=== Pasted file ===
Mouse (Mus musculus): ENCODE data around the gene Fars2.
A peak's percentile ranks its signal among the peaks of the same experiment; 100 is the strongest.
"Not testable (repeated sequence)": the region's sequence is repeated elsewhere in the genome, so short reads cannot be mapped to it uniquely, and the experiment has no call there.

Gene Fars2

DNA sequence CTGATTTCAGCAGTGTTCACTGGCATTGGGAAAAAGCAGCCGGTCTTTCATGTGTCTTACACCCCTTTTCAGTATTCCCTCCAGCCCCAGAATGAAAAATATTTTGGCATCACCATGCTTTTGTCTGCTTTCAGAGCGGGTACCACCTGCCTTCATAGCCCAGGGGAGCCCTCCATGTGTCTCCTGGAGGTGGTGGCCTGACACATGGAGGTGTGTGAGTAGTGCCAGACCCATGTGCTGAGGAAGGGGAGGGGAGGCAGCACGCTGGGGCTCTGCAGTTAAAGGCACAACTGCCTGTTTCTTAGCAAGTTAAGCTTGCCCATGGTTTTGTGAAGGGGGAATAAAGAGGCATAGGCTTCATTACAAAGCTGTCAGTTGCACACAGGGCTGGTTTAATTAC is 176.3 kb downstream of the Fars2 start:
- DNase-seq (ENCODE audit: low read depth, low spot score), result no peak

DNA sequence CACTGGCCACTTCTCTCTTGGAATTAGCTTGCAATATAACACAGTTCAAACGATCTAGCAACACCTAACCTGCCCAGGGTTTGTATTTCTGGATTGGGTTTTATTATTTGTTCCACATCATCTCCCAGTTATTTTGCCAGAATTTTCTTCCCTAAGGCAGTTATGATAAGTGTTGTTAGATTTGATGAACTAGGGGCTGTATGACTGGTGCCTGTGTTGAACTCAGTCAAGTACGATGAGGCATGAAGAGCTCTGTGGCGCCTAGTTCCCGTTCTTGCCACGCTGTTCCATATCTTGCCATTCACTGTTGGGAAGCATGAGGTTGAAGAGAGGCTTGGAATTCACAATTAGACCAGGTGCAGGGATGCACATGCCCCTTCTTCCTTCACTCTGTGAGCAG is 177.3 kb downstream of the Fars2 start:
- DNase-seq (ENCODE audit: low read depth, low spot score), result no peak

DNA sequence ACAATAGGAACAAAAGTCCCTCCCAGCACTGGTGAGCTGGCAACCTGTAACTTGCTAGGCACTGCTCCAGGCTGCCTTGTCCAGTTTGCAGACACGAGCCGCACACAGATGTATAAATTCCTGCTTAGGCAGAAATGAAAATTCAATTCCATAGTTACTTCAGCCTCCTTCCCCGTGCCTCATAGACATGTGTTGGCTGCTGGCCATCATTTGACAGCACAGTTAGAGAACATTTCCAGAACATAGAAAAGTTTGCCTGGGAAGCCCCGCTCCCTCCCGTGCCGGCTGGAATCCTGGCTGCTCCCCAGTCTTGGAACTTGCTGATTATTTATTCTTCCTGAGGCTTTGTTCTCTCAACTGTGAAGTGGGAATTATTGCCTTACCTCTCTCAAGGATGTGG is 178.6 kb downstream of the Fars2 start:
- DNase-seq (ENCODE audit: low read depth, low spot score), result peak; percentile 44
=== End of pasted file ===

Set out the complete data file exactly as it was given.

Mouse (Mus musculus): ENCODE data around the gene Fars2.
A peak's percentile ranks its signal among the peaks of the same experiment; 100 is the strongest.
"Not testable (repeated sequence)": the region's sequence is repeated elsewhere in the genome, so short reads cannot be mapped to it uniquely, and the experiment has no call there.

Gene Fars2

DNA sequence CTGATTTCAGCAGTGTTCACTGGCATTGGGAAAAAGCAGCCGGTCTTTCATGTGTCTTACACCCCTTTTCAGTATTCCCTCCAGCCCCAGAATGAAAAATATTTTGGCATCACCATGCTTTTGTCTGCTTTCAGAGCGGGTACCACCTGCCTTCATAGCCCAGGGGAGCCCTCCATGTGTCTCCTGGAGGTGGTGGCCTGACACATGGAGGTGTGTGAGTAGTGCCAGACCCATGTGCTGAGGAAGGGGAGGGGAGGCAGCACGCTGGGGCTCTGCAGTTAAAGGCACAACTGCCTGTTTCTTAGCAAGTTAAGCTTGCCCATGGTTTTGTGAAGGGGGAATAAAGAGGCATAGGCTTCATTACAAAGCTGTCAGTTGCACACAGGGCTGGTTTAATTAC is 176.3 kb downstream of the Fars2 start:
- DNase-seq (ENCODE audit: low read depth, low spot score), result no peak

DNA sequence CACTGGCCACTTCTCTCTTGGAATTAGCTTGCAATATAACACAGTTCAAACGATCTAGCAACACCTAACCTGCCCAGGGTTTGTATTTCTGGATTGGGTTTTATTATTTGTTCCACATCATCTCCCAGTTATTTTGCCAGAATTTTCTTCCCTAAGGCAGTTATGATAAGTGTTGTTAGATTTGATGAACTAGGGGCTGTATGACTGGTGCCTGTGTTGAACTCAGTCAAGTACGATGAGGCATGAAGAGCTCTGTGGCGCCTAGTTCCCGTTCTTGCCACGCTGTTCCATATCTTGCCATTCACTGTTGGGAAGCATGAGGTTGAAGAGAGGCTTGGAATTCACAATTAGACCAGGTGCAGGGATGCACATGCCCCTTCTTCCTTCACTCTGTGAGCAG is 177.3 kb downstream of the Fars2 start:
- DNase-seq (ENCODE audit: low read depth, low spot score), result no peak

DNA sequence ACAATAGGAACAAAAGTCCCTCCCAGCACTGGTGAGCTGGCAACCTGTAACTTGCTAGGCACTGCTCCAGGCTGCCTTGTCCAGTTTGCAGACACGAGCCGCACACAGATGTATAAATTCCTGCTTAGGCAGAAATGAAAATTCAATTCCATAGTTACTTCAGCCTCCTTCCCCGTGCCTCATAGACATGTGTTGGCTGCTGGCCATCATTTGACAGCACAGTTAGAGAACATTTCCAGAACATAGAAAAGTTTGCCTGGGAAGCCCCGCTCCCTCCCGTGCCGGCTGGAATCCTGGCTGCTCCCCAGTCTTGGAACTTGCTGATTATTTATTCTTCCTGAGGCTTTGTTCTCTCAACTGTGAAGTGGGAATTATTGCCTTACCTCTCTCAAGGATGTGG is 178.6 kb downstream of the Fars2 start:
- DNase-seq (ENCODE audit: low read depth, low spot score), result peak; percentile 44